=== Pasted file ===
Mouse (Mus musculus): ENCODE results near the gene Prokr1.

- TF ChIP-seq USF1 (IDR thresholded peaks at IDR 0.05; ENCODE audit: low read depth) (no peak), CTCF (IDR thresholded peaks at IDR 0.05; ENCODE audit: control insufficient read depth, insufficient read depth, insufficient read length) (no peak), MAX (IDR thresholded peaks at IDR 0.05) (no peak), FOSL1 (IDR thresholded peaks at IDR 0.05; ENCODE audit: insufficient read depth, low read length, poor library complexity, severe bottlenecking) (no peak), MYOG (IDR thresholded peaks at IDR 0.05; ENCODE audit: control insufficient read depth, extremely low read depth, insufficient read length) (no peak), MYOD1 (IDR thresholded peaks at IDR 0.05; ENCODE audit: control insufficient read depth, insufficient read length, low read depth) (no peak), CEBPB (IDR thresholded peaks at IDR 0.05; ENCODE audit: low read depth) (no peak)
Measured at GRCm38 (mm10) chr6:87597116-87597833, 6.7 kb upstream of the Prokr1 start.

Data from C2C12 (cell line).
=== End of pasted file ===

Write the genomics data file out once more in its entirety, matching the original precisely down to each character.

Mouse (Mus musculus): ENCODE results near the gene Prokr1.

- TF ChIP-seq USF1 (IDR thresholded peaks at IDR 0.05; ENCODE audit: low read depth) (no peak), CTCF (IDR thresholded peaks at IDR 0.05; ENCODE audit: control insufficient read depth, insufficient read depth, insufficient read length) (no peak), MAX (IDR thresholded peaks at IDR 0.05) (no peak), FOSL1 (IDR thresholded peaks at IDR 0.05; ENCODE audit: insufficient read depth, low read length, poor library complexity, severe bottlenecking) (no peak), MYOG (IDR thresholded peaks at IDR 0.05; ENCODE audit: control insufficient read depth, extremely low read depth, insufficient read length) (no peak), MYOD1 (IDR thresholded peaks at IDR 0.05; ENCODE audit: control insufficient read depth, insufficient read length, low read depth) (no peak), CEBPB (IDR thresholded peaks at IDR 0.05; ENCODE audit: low read depth) (no peak)
Measured at GRCm38 (mm10) chr6:87597116-87597833, 6.7 kb upstream of the Prokr1 start.

Data from C2C12 (cell line).